with an interest in probity issues. The regulations will contain
relatively detailed aspects of councils' activities, and the negative
resolution procedure is therefore appropriate.
CLAUSE 39: FUNCTIONS OF STANDARDS COMMITTEES
177. Subsection 39(4) provides the Secretary
of State with powers to regulate the functions of standards committees.
This clause is as published in the draft Bill.
178. In the Government's view, all standards
committees should be required to discharge a range of core responsibilities
with regards to members' conduct. These are set out in subsections
39(1) and (2). The Government does not want to limit the rôle
of standards committees to these functions. Indeed, it can see
advantages in committees taking on a wider range of responsibilities
(for example, overseeing the authority's staff appointment and
disciplinary procedures). However, it would not be appropriate
for standards committees to undertake taskssuch as scrutinising
decisions of the executiverelating to substantive policy-making
or decision-taking. If it did so, there would be a risk of conflicts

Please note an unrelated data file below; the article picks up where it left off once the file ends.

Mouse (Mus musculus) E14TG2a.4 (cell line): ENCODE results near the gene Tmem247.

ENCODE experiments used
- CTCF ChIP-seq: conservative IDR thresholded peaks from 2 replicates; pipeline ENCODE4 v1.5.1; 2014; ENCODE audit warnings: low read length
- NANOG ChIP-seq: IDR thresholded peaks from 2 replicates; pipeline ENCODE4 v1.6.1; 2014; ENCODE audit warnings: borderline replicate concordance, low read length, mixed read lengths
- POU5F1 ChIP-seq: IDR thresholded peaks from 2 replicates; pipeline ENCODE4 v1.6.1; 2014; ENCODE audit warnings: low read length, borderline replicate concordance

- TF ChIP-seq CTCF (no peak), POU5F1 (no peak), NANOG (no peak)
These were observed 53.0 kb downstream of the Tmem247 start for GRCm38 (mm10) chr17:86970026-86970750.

of interest developing.
179. The Standards Board will be able to issue
guidance in relation to the functions of standards committees
under subsection 39(6), and the Government expects that councils
will abide by this guidance. Given the important rôle that
such committees play, however, the Government believes that this
guidance should, if necessary, be supported by statutory requirements.
Any such regulations would, like the guidance, be subject to full
consultation. The Government considers that the negative resolution
procedure provides for a suitable degree of Parliamentary scrutiny
of such regulations.
CLAUSE 40: STANDARDS BOARDS
180. Subsection 40(5) provides that the Secretary
of State may, by order, add to the list of specific functions
of the Standards Board for England. This clause is as published
in the draft Bill, other than that the draft Bill did not prescribe
any specific functions for the Standards Board, relying solely
on regulations in this respect.
181. The Bill now sets out the main functions
of the Standards Board. The Government does not envisage adding
to the list in the short term. However, it is sensible to retain
a degree of flexibility so that the functions of the Standards
Board are able to evolve in response to changing circumstances.
For instance, the Board may in future be able to play a valuable
rôle in providing advice to other countries undertaking
initiatives on the conduct of elected representatives. Bu using
the power in subsection 40(5), the Secretary of State could enable
the Board to develop its rôle in such ways. Any such additional
functions are likely to be marginal to the main purposes of the
Board. The Government believes that the negative resolution procedure
provides a suitable degree of Parliamentary scrutiny for such
CLAUSE 50: CASE TRIBUNALS
182. As in the draft Bill, subsection 50(6) provides